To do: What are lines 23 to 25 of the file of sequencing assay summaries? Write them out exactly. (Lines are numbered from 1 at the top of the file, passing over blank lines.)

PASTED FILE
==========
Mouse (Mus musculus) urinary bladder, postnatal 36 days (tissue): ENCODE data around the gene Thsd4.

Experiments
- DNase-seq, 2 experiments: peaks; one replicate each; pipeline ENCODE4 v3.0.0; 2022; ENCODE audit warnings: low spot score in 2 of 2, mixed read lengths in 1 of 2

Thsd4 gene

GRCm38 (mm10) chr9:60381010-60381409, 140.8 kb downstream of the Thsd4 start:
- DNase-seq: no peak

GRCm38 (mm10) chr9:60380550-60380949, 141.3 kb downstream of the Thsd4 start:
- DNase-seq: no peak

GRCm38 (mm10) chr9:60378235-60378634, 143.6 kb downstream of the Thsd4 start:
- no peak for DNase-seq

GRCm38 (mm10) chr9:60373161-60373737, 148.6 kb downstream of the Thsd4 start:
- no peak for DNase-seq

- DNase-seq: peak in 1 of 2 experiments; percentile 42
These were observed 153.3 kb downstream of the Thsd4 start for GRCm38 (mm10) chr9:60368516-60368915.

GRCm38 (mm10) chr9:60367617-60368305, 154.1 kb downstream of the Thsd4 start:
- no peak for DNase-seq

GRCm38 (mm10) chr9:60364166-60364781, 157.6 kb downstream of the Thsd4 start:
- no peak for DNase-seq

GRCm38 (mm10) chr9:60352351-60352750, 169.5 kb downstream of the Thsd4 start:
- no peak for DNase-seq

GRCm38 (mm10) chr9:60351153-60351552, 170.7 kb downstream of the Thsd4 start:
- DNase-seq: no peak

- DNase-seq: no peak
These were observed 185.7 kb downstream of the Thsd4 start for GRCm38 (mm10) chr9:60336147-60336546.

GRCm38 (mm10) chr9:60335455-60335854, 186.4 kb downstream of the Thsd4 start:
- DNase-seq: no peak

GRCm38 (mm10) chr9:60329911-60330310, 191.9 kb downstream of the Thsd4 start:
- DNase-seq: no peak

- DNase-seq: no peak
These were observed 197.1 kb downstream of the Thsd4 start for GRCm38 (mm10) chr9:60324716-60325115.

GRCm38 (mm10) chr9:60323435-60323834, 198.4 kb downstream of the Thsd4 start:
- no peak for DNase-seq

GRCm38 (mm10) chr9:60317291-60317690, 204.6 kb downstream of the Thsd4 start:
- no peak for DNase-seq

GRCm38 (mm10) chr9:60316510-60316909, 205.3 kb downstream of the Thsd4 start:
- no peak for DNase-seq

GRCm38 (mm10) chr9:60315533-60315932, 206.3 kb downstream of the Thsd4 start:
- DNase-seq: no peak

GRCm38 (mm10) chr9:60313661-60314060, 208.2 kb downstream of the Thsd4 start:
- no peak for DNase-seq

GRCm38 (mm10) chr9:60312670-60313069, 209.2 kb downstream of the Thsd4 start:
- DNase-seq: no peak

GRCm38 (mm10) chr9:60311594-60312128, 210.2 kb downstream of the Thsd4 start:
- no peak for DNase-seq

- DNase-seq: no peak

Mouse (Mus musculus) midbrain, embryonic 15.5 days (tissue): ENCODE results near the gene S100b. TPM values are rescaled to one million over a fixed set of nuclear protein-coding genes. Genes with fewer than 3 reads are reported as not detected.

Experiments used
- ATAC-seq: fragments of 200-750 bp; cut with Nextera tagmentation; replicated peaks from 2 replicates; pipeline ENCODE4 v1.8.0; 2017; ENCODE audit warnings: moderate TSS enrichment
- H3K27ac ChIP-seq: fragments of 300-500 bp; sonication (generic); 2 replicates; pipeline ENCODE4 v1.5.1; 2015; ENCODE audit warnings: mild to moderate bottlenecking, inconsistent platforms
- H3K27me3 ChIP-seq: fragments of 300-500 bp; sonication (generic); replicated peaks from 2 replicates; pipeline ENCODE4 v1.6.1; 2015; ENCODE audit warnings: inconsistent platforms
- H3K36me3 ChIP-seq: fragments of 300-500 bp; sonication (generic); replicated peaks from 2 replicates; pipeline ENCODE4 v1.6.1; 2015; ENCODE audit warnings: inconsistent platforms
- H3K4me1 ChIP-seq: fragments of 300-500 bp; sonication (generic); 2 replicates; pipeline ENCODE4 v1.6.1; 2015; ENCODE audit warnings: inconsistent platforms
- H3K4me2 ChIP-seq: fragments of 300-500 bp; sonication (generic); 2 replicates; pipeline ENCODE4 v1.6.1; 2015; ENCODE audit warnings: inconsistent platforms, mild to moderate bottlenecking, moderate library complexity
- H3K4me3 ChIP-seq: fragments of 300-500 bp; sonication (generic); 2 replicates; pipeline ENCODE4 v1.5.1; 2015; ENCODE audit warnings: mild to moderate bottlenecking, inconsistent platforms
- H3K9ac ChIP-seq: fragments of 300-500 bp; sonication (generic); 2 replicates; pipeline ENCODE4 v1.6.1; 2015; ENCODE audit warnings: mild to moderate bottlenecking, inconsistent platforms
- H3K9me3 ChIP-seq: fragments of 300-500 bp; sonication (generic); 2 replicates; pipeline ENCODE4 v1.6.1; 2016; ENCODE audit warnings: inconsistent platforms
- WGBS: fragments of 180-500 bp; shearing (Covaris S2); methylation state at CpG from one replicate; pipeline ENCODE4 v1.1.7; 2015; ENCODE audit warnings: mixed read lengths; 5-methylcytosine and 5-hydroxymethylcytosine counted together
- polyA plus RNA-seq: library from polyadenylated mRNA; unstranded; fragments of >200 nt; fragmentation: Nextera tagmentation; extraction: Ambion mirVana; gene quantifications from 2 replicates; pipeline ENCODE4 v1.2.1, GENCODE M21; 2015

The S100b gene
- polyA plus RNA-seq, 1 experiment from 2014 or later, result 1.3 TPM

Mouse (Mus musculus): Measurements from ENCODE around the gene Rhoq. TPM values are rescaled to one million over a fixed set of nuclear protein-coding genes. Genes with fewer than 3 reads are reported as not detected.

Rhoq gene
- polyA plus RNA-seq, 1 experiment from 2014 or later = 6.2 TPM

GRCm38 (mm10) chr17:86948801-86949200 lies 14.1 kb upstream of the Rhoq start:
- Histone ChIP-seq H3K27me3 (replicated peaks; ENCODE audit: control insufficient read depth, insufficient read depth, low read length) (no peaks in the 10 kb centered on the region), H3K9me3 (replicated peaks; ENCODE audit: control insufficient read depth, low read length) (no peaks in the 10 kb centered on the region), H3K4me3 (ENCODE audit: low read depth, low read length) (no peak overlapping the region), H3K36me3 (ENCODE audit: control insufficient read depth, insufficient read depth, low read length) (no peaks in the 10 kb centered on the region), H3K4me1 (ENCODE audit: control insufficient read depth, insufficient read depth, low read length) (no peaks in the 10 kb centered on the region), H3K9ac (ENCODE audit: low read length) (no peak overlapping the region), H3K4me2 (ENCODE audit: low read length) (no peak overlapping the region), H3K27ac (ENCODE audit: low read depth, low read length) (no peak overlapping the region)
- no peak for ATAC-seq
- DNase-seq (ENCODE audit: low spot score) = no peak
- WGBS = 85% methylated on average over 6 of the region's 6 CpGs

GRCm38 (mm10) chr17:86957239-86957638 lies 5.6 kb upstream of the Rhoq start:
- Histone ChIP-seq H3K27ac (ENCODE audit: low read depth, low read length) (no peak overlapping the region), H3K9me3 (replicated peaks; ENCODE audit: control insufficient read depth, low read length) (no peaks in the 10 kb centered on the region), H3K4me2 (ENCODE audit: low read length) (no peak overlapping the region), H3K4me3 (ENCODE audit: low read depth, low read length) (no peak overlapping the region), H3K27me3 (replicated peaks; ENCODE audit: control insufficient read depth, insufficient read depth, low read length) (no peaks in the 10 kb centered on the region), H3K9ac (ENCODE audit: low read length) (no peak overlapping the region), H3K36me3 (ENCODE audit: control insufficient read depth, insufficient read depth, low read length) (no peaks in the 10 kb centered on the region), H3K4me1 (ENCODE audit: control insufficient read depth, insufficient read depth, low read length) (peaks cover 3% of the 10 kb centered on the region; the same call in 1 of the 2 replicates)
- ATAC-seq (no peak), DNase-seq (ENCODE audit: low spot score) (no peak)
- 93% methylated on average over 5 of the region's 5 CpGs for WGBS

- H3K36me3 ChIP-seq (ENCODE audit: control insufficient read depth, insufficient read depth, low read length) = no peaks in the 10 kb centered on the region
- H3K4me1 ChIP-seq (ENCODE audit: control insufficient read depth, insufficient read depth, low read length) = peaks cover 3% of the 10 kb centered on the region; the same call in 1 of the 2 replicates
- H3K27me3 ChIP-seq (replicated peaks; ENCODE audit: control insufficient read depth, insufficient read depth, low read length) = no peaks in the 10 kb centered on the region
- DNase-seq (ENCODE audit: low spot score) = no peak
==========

- DNase-seq: no peak
These were observed 185.7 kb downstream of the Thsd4 start for GRCm38 (mm10) chr9:60336147-60336546.

GRCm38 (mm10) chr9:60335455-60335854, 186.4 kb downstream of the Thsd4 start: